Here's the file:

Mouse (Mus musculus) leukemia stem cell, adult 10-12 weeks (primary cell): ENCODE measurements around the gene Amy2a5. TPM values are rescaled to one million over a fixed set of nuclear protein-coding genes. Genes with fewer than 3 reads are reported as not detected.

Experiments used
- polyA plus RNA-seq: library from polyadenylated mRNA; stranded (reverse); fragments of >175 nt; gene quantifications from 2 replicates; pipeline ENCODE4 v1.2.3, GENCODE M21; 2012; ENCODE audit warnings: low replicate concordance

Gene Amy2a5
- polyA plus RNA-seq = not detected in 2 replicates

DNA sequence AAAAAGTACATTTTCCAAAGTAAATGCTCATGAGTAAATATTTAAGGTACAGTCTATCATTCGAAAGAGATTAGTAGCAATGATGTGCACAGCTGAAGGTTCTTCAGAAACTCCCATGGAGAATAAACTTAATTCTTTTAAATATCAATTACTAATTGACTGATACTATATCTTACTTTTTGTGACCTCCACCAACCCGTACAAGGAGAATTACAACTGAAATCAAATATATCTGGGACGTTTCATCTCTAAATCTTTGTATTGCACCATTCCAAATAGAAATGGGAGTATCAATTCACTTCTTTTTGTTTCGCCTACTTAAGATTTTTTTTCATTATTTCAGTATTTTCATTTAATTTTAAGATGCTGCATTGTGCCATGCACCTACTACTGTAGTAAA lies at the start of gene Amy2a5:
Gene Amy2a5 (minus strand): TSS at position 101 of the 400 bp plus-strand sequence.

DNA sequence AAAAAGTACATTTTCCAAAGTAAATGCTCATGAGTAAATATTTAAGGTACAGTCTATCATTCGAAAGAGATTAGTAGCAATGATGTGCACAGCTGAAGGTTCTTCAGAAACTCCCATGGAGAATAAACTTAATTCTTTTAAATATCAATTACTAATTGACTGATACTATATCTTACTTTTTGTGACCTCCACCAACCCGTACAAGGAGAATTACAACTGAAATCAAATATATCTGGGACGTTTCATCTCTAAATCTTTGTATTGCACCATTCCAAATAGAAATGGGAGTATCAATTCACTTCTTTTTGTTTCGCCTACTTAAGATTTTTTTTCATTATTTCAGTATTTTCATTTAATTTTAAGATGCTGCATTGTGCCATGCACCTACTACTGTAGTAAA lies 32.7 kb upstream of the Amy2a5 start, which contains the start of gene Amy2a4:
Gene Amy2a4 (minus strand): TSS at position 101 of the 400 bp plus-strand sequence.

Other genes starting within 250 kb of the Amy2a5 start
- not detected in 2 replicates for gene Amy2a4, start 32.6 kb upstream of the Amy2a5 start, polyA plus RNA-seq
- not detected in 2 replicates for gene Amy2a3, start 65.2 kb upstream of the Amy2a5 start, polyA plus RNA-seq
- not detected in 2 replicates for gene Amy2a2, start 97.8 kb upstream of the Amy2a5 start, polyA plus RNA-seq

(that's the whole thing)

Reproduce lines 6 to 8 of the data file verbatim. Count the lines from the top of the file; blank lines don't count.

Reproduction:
DNA sequence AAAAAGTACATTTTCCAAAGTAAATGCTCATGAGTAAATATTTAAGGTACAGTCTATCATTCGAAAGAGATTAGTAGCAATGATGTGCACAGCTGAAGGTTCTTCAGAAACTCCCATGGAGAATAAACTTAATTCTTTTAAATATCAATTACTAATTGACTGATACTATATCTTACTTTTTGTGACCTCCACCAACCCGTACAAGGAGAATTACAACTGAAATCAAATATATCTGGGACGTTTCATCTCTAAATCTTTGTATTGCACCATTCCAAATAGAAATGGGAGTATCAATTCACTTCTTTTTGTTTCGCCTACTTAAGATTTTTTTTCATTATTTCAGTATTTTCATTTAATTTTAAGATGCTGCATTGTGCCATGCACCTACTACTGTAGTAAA lies at the start of gene Amy2a5:
Gene Amy2a5 (minus strand): TSS at position 101 of the 400 bp plus-strand sequence.

DNA sequence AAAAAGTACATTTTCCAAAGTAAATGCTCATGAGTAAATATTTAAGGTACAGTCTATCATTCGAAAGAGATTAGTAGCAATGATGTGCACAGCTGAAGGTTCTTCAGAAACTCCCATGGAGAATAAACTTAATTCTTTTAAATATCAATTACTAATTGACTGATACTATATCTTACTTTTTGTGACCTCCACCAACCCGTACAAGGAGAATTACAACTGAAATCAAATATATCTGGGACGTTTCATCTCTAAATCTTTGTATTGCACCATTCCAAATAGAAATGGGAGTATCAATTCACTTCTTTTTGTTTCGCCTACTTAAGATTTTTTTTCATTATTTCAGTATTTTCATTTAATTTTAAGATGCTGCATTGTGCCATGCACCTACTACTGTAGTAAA lies 32.7 kb upstream of the Amy2a5 start, which contains the start of gene Amy2a4: